When Publicity Turns Bad

Brendan Behan said:

“There is no such thing as bad publicity except your own obituary”

If you wanted publicity, one place you would not go would be the discussion forums hosted by the TeleManagment Forum’s community site. The revenue assurance discussion is flagged as a “hot topic” but nobody has posted anything to that forum since I last did, back on March 13th. And to be honest, the main reason I post stuff to the TMF community is to generate debate and spark some interesting conversation. I might as well try to start a fire by rubbing together two wet sticks whilst standing outdoors in the middle of a rainstorm during monsoon season. So it is not as if it the TMF’s web community is a hotbed of active discussion for revenue assurance, although, to be fair, it keeps a pretty steady stream of debate going elsewhere.

But today, somebody did post to the TMF community revenue assurance discussion. But boy, this person got it wrong big time. I feel quite evil just for drawing your attention to it, but at the same time the devil inside me just cannot resist. The poor fool (no need to use his name and amplify the misery) posted the following:

Help with Subex Azure Fraud Control System

Hi there,

I am using AFCS 3.3 and I need some help with the “Customer profile management” sub-system. I need to know how to configure the profiler and run the intelligent agent.

Anyone out there can help?

Boy, this guy has got it wrong on every score. But the biggest blooper here is announcing to the whole world that you have a problem with your fraud detection system. Not a smart move! Okay, so maybe nobody other than me reads this group. This guy had better hope so. Because if those fraudsters are reading they will immediately go into overdrive to attack this guy’s telco. To make things worse, he posted this message not once, but twice, to try to increase the chances that people would respond.

Of course, you cannot expect this guy to be getting a pat on the back from his boss. After all, he makes it sound like they spent money buying a system that they do not know how to use. Not a great purchasing decision, then. Of course, the telco could just blame SubexAzure’s support and training. So the Subexians will just love the fact that their dirty laundry has been shown to the world. That should make for an interesting relationship between SubexAzure and their customer in future. And next time SubexAzure makes a sales pitch for their fraud system they might want to avoid talking about the “intuitive interface” or “comprehensive user manuals” in case they find the audience starts giggling. And they probably will not be too happy that this guy is talking about “AFCS” when SubexAzure rebranded their products a while ago (so instead of “AFCS”, we should be talking about “Nikira” which is part “The ROC”!)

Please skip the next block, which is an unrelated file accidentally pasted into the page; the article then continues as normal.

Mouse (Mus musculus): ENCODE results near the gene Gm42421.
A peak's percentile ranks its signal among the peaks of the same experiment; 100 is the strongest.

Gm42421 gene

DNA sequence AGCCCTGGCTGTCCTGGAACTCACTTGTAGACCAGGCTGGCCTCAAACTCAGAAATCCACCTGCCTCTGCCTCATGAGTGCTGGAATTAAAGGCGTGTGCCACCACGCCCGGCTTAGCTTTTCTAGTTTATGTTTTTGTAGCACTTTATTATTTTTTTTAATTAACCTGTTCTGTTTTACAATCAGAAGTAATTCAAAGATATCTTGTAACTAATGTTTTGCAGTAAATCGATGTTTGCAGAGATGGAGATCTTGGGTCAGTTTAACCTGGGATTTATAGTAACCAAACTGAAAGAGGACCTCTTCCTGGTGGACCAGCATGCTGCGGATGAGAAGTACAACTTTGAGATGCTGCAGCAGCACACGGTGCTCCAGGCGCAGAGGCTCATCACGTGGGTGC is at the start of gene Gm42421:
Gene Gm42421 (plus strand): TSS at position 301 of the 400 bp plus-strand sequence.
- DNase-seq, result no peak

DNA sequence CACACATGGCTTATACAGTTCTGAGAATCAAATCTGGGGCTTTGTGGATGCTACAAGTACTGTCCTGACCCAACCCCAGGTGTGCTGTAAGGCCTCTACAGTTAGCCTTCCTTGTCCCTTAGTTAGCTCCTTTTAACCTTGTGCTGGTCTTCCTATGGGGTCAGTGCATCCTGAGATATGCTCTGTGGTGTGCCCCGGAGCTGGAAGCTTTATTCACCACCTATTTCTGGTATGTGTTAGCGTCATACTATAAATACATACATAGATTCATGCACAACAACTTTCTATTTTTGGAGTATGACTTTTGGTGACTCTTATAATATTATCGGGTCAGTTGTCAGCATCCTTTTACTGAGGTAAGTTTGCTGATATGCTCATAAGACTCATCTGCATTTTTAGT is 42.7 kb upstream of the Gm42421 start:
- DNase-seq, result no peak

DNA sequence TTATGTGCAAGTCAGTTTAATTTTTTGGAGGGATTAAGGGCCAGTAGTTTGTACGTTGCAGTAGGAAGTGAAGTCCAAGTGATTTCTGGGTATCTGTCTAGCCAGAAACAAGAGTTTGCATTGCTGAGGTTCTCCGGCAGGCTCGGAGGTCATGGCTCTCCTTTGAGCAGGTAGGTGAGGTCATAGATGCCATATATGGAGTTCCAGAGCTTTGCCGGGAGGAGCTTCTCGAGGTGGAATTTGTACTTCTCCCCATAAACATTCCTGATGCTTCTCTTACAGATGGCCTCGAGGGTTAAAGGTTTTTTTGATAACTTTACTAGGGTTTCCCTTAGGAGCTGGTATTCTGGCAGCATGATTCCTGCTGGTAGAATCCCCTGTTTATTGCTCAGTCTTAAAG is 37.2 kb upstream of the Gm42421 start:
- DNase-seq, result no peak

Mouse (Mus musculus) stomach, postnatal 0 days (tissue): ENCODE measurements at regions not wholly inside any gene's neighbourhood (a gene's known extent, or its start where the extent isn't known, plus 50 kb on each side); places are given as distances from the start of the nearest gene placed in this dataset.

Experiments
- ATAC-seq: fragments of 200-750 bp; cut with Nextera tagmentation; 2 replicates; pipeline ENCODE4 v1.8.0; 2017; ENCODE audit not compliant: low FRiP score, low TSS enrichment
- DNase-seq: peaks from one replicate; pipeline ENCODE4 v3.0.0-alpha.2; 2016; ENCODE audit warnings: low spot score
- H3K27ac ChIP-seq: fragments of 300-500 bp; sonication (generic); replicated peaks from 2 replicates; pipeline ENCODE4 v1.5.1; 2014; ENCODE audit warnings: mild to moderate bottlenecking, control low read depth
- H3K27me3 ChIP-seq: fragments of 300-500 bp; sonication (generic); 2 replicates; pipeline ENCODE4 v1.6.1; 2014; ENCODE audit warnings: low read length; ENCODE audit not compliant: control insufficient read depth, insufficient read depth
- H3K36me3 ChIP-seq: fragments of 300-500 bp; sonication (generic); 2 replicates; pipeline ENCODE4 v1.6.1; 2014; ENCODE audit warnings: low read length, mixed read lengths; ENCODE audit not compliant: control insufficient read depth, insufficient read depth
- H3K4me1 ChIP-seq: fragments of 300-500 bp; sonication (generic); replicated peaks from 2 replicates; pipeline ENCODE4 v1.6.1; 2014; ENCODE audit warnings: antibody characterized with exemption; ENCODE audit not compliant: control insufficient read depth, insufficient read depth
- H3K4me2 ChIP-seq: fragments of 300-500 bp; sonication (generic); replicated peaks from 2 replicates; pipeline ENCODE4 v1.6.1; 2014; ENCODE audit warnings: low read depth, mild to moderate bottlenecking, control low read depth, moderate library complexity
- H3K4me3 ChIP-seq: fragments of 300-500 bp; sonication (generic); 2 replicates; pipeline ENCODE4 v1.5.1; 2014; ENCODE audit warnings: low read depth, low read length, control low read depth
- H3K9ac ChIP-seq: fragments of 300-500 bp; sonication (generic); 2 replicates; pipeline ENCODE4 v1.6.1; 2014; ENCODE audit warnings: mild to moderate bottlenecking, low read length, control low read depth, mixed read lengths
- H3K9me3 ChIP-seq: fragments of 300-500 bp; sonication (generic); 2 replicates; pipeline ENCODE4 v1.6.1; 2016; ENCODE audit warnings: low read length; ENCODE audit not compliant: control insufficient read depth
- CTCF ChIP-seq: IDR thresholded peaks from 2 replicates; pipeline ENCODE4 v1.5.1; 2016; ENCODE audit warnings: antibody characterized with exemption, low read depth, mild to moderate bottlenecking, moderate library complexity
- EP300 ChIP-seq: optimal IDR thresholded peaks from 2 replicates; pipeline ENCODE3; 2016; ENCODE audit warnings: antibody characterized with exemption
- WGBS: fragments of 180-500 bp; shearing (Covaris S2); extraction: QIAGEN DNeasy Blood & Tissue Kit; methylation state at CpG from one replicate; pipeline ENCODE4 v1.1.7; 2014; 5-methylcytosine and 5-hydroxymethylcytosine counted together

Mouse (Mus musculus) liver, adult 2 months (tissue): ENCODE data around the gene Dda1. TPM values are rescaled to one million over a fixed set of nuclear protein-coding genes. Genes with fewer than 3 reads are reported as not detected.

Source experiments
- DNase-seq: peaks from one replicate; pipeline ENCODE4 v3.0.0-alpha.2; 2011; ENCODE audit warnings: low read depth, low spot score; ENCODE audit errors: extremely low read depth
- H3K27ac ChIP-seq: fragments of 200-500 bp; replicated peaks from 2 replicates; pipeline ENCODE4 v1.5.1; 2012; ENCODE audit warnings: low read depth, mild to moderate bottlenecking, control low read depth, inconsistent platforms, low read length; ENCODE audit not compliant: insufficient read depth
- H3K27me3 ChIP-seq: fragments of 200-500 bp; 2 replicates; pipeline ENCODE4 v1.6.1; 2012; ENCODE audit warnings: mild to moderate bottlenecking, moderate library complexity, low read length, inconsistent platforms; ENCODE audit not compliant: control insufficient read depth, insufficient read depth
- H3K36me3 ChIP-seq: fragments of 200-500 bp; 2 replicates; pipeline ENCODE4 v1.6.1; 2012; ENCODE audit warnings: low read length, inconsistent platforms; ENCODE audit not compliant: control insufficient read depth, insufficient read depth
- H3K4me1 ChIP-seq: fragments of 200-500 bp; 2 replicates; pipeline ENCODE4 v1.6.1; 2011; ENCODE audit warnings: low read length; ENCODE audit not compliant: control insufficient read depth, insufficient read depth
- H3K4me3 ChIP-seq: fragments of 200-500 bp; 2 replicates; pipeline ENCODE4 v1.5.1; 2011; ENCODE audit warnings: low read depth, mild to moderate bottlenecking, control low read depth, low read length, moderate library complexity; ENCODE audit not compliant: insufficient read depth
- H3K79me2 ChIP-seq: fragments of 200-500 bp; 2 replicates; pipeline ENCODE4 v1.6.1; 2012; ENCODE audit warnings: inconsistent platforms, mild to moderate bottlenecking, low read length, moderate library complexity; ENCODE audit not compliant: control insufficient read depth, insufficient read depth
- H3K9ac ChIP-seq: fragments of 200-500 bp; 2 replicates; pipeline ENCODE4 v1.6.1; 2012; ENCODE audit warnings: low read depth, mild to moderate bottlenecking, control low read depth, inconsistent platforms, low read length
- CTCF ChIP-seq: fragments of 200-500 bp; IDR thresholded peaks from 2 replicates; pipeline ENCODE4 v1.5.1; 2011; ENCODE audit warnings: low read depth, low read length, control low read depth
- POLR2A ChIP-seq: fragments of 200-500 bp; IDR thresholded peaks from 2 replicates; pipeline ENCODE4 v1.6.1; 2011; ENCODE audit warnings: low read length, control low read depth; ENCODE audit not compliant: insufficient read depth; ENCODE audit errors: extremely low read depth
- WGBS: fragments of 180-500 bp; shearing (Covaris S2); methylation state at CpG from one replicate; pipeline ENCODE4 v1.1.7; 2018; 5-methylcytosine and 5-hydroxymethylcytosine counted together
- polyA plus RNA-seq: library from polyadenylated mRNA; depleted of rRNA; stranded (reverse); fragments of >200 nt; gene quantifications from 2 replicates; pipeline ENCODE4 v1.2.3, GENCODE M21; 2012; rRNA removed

Still, our fraud analyst has done many members of the TMF a favour. All of SubexAzure’s competitors will now be alerted that there is at least one potential new sale out there, as well as thinking hard about how to make sure the same thing does not happen to them….

Perhaps this guy never got trained on how to use the fraud system. Perhaps this job has been dumped on him and he does not know where else to turn but to post a message in public. Perhaps nobody ever picks up the phone or answers his emails when he contacts SubexAzure, or maybe he does not have a phone, or maybe he does not know their phone number, or maybe the support agreement is in arrears. Maybe posting a public message will get results – we shall see how active SubexAzure are when it comes to reading these posts! And I should not make fun of this guy, because I suspect he may get into a lot of trouble although the blame really belongs elsewhere. Managing fraud is not just about buying some software. This guy is obviously the grunt doing the hard work but not making the big decisions. Running a telco involves tough decisions like the following:

  • do you really care about the cost of fraud?
  • do you really care about the impact on reputation when innocent customers are victims of fraud?
  • is it more important to look like you do something to detect and stop fraud or to actually be effective in stopping it?
  • after spending money on fraud detection software, is there enough time and money to set it up and maintain it properly?
  • do you train staff to do their jobs, or just hope they can work it out as they go along?

This bad news is unlikely to result in an obituary, but it may well lead to a notice to terminate employment. Unfortunately, the guy at risk of losing his job is the one who told the world about the weaknesses of his telco. But he is only the messenger. The people to blame sit higher up. The mistake they made is to run a telco with the belief that software is the solution. But if you do not know how to use the software, it only makes things worse.

Eric Priezkalns
Eric Priezkalns
Eric is the Editor of Commsrisk. Look here for more about the history of Commsrisk and the role played by Eric.

Eric is also the Chief Executive of the Risk & Assurance Group (RAG), a global association of professionals working in risk management and business assurance for communications providers.

Previously Eric was Director of Risk Management for Qatar Telecom and he has worked with Cable & Wireless, T‑Mobile, Sky, Worldcom and other telcos. He was lead author of Revenue Assurance: Expert Opinions for Communications Providers, published by CRC Press. He is a qualified chartered accountant, with degrees in information systems, and in mathematics and philosophy.